Orphan Sunday


Today was Orphan Sunday.
A day set aside for remembrance, prayer and advocacy for children who have no family.
We hadn’t talked about Orphan Sunday at home.
We didn’t even mention it today.
Usually, questions about adoption, birth parents and/or Africa are elicited by The Angel.
But for the first time ever in the car today, a question came from the Dinosaur.
We had just been answering his questions about the blue car next to us, when we were met with:
“Mommy?”
Yes, son.”

Our first dad died before in Africa?”
The Hero and I just stared at each other for a moment.

I didn’t know what to say for a minute.
In her perfect, adorable way, The Angel beat me to it.
Yep. Our Ethiopian daddy died after our Ethiopian Mommy did. That’s why we live here.”
The Hero and I made a brief, forgettable statement after that and The Dinosaur
went back to jabbering about the cars on the road.
Even in his precious three year old mind, my son knows that we are a hybrid family.
While I am thankful and selfishly want to believe that God planned our family since the beginning of time, that is only my selfishness.
Adoption is only God’s perfect plan when it regards us being adopted into His family.
Adoption here on earth is a very messy, imperfect plan, not even close to plan B.
I believe that God placed our children with The Hero and I by weaving our lives together.
And for that huge gift, we are forever grateful.
But the original design was for The Angel and The Dinosaur to live with their birth parents.
Being orphaned in a fallen world changed that original design.
Many people have questioned why we are adopting again.
They ask things like:
“Are you worried how it will affect The Angel and The Dinosaur?”
“Why more kids, you guys were so lucky to get to great kids the first time.”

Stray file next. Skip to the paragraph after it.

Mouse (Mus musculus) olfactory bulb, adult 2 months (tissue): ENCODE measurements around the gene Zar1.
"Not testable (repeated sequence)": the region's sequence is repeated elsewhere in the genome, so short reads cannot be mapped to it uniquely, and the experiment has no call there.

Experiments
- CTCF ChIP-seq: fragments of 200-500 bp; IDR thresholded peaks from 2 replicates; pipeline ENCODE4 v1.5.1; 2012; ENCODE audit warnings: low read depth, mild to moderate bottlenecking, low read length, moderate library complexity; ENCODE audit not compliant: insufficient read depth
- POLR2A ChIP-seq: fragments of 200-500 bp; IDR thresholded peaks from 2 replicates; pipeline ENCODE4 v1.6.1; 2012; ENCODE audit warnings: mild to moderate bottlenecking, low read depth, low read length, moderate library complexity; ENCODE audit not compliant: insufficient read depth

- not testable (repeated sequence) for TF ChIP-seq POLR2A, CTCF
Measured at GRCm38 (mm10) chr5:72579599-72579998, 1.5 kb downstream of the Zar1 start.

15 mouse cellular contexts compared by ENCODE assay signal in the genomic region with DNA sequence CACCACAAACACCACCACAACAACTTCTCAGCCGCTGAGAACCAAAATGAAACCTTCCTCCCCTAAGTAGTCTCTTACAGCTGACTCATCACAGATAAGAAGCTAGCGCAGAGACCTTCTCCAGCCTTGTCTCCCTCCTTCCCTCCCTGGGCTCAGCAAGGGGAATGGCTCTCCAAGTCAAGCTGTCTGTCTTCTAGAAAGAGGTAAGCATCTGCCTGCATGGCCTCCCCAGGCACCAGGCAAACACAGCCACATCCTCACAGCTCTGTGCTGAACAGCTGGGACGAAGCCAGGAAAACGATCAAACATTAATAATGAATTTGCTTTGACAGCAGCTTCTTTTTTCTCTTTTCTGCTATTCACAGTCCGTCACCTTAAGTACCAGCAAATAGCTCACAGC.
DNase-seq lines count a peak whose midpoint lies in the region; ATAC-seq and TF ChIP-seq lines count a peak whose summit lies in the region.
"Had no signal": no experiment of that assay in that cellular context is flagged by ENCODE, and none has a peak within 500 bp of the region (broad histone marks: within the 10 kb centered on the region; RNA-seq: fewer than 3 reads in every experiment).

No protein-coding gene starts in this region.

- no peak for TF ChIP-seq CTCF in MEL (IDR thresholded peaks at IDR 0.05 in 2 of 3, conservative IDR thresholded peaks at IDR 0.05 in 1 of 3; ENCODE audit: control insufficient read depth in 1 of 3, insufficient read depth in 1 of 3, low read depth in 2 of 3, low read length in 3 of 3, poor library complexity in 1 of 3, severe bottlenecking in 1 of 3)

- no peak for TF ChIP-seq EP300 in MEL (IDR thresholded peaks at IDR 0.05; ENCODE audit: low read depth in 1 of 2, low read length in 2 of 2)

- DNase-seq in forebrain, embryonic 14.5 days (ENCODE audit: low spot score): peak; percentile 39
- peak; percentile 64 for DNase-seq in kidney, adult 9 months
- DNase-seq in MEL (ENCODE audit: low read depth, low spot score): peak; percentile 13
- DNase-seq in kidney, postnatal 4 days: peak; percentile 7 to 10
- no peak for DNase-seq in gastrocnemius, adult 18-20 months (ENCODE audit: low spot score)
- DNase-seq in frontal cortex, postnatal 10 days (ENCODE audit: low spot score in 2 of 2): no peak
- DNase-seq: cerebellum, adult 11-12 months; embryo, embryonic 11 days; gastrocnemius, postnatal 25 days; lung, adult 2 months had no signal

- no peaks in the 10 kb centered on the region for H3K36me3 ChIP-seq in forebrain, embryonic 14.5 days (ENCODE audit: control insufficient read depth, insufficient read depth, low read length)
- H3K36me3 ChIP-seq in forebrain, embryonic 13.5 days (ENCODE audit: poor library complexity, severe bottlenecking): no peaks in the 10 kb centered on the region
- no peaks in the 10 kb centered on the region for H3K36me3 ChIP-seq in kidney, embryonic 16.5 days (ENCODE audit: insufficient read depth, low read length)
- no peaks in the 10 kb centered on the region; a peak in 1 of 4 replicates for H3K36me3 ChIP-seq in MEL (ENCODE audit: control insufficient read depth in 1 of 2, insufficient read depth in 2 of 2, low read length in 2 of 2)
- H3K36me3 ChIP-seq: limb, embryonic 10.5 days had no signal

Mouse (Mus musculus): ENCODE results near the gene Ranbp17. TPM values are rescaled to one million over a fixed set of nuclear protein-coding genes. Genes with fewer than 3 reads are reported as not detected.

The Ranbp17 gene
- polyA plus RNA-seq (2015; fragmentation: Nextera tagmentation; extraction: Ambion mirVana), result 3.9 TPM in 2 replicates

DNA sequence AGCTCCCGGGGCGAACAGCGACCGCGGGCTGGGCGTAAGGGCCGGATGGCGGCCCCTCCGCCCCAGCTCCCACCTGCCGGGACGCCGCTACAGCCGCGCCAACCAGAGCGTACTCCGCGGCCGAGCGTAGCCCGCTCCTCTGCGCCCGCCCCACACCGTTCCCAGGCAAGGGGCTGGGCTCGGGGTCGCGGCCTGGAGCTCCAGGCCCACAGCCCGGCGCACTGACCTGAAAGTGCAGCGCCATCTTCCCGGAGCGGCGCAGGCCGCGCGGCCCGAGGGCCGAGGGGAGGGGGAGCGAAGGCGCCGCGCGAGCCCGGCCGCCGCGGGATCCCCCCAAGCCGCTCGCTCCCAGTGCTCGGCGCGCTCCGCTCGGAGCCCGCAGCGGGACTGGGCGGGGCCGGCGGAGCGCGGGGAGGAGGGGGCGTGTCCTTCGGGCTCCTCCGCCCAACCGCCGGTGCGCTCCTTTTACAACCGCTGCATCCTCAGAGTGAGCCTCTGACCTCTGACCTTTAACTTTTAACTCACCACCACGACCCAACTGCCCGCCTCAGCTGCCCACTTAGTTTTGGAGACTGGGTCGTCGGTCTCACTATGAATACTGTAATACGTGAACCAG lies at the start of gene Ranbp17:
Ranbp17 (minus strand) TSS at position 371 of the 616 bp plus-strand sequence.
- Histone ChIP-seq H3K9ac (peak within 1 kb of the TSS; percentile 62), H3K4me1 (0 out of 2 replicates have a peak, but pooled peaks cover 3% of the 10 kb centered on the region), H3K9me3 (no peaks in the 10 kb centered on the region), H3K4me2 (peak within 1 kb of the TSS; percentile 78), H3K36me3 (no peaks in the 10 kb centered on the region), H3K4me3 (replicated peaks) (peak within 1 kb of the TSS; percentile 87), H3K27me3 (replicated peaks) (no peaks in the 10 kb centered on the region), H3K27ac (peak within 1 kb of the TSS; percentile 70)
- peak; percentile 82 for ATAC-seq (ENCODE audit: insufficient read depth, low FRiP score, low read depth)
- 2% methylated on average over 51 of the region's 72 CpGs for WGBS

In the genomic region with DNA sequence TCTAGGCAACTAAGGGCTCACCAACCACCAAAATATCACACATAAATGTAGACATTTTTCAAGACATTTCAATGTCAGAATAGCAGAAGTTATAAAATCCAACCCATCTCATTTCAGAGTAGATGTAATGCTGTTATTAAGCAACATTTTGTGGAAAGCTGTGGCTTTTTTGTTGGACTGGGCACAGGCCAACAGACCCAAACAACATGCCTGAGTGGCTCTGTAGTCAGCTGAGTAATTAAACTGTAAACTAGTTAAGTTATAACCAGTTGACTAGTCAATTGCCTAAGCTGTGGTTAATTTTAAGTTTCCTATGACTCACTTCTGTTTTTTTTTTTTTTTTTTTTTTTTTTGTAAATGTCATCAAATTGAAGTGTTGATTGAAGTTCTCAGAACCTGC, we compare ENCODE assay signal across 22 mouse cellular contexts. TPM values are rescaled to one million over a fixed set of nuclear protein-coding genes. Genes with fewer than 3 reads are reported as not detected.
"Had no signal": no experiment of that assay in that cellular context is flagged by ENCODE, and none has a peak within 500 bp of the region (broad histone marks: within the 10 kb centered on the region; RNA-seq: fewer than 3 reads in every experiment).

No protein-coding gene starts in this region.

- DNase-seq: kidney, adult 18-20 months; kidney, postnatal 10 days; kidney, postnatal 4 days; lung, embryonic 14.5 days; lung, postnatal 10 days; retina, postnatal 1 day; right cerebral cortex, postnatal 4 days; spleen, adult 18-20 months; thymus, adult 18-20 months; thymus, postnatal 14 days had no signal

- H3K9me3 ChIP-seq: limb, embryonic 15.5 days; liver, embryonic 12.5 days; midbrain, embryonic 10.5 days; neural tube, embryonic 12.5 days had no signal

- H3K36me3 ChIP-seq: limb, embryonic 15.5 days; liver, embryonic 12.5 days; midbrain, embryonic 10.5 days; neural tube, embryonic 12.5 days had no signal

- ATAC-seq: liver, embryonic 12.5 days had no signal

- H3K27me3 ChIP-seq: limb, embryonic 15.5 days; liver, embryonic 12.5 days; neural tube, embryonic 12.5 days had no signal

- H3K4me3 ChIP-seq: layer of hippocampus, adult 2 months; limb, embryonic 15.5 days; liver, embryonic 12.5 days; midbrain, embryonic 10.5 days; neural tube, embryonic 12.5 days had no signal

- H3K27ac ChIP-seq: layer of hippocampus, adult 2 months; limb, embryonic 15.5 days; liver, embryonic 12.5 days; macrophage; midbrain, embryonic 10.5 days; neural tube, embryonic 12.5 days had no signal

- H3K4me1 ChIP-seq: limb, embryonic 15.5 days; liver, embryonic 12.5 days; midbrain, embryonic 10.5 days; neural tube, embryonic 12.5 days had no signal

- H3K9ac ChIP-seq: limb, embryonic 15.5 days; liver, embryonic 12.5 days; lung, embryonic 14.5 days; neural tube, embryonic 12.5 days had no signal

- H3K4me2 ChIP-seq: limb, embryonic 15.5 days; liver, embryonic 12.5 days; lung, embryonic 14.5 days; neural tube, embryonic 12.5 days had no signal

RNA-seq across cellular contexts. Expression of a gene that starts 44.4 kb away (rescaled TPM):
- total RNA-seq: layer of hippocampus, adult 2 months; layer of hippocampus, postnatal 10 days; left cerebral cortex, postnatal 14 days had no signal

“Are you sure that you guys are ready for that?

These questions really just piss me off, and I don’t believe they deserve an answer.
So now that you’ve been warned, please don’t ask.
Our answer is simply this:
The Hero and I believe that God sets the lonely in families,
not in orphanages,
or group homes,
or foster care.
While adoption is not a perfect plan, an orphanage or being in foster care isn’t acceptable.
And until He returns in His glory,
and there are no more kids who need homes,
The Hero and I never want to look back and wonder on an Orphan Sunday,
“I wonder what our family would look like if (insert a kid’s name) hadn’t been with us?”
And really, who wouldn’t want these kiddos sitting at their table:


Orphan Sunday is not a day to celebrate,
it is a day to we should attempt to abolish.
I believe I have a calling in that challenge,
and I believe so do you.
I don’t believe it is only through adoption.
Sponsorship, financial giving, advocacy and adoption are all a part.
Excited to hear how you all are striving to end the orphan crisis.

Lindsey Andrews
About me

Attorney & Author. Always in search for daily joy.

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